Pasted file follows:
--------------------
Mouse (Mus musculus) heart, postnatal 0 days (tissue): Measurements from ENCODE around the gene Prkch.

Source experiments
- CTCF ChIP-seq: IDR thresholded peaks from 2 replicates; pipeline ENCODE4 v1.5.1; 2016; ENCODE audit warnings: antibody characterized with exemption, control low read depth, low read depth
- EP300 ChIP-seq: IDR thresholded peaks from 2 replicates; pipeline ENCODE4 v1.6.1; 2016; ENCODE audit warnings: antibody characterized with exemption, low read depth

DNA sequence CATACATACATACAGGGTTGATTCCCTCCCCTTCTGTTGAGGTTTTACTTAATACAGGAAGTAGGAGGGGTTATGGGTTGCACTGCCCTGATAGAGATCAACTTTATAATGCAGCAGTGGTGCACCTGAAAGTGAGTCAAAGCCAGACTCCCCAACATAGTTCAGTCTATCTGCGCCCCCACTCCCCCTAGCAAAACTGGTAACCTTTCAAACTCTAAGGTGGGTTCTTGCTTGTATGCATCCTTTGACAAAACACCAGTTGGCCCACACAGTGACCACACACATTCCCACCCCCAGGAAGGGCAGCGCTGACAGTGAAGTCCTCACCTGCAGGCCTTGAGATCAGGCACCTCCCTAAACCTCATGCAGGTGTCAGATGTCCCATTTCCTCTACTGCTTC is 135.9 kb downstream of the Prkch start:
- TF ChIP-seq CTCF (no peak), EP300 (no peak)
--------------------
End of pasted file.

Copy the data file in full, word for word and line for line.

Mouse (Mus musculus) heart, postnatal 0 days (tissue): Measurements from ENCODE around the gene Prkch.

Source experiments
- CTCF ChIP-seq: IDR thresholded peaks from 2 replicates; pipeline ENCODE4 v1.5.1; 2016; ENCODE audit warnings: antibody characterized with exemption, control low read depth, low read depth
- EP300 ChIP-seq: IDR thresholded peaks from 2 replicates; pipeline ENCODE4 v1.6.1; 2016; ENCODE audit warnings: antibody characterized with exemption, low read depth

DNA sequence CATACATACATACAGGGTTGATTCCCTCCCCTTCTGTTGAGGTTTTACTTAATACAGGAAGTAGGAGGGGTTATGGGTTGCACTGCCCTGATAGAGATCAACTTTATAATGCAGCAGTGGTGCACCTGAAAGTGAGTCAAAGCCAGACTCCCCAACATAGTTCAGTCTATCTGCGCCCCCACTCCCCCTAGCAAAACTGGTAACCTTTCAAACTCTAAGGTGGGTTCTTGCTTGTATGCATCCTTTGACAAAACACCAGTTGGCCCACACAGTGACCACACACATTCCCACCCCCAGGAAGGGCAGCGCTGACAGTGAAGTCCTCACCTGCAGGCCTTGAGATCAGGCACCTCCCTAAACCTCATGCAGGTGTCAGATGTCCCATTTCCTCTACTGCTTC is 135.9 kb downstream of the Prkch start:
- TF ChIP-seq CTCF (no peak), EP300 (no peak)